And so, eight years later, I spent this inauguration cloistered in a cubicle, surrounded by colleagues who dont appear to have unhooked their Facebook drips for the occasion, struggling with words for what this all means. Every new era in American politics begins with the perception of a righteous cleansing, a throwing off of the violated language of the previous dominion. I feel the urge to resist this just slightly. I'm concerned, for instance, with the idea of the call to sacrifice, which sounds noble enough, and certainly harmonized with the welcome austerity of yesterday's speech. I am one of the majority of Americans recently polled (and I can't for the life of me find the poll) whose income is only enough to cover rent and basic expenses. We've been sacrificing. It's time for Lockheed and Bank of America to sacrifice.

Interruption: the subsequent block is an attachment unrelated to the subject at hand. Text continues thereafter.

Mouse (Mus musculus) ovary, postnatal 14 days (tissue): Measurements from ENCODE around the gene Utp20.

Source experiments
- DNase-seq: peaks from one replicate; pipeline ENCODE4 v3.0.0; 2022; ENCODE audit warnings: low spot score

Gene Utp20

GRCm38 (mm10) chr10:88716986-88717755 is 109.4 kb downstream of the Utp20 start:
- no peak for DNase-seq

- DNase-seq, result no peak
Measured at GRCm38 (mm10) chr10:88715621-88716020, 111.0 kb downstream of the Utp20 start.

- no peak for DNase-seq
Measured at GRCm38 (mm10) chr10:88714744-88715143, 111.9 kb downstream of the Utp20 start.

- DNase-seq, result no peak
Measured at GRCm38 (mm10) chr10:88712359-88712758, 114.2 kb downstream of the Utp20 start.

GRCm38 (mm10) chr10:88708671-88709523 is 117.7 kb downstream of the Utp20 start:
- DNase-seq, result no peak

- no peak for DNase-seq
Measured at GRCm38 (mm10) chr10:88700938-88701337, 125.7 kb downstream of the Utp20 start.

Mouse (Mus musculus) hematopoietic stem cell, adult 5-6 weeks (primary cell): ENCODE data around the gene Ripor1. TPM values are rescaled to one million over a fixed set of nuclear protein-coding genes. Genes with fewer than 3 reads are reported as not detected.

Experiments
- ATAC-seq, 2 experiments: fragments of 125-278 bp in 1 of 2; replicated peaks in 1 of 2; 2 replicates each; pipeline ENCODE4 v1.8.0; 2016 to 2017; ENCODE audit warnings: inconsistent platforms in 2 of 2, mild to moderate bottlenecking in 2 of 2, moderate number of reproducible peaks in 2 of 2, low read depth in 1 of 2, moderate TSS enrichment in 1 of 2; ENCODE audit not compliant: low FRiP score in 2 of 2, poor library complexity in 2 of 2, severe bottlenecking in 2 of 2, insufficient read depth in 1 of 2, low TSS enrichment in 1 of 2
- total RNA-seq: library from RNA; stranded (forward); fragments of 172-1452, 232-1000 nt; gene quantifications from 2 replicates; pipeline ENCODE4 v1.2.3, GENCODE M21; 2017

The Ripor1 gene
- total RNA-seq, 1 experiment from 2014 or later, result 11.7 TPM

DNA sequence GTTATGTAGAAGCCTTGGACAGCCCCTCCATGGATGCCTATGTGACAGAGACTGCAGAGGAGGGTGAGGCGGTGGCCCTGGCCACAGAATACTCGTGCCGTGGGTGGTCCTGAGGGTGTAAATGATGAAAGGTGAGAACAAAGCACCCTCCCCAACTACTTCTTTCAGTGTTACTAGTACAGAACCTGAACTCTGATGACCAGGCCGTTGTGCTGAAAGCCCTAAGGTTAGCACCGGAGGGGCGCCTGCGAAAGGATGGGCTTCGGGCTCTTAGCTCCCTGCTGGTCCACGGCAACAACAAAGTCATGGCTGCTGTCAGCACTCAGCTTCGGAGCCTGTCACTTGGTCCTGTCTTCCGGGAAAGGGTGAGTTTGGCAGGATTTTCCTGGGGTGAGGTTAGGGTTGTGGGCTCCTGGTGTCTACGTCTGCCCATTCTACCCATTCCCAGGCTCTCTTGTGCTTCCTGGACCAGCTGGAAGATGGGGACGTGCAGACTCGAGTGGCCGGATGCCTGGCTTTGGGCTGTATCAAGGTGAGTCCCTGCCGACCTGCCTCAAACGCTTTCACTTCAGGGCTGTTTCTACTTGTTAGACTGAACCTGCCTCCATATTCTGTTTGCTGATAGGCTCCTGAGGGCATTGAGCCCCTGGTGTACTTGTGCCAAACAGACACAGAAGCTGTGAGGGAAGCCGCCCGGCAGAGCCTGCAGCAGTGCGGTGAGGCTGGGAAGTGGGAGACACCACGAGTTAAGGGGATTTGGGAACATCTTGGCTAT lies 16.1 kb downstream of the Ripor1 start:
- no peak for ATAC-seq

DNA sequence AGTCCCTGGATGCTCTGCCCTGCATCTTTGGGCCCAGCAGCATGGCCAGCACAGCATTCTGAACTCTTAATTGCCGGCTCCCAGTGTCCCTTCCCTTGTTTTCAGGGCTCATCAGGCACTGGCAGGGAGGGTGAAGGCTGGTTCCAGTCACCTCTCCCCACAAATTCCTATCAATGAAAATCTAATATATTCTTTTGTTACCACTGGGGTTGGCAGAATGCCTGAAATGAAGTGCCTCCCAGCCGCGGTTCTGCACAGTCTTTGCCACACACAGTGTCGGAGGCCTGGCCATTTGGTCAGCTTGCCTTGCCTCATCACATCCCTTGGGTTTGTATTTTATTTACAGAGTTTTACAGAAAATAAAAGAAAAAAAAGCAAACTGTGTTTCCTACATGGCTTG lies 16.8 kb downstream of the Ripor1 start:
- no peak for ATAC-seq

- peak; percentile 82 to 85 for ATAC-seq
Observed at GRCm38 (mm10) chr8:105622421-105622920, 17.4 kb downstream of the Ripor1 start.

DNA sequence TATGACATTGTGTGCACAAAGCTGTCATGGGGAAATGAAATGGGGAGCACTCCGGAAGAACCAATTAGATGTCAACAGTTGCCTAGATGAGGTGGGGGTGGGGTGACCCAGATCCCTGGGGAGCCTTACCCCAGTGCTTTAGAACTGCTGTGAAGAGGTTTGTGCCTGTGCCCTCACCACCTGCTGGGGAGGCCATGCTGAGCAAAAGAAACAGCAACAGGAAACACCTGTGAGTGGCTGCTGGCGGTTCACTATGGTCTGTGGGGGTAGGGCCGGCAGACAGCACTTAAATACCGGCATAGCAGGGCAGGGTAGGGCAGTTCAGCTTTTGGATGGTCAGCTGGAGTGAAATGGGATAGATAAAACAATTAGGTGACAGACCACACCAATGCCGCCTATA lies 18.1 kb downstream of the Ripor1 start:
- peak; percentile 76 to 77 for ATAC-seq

But I digress. It's an exciting time. For once, I feel like I actually want to sit down and read the newspaper, rather than turning to it with a feeling of dread. If anything, Obama's ascendance brings about the self-immolation of outmoded bigots, long overdue. Michelle Malkin and her kin are welcome to begin bashing their heads against the wall whenever they are ready.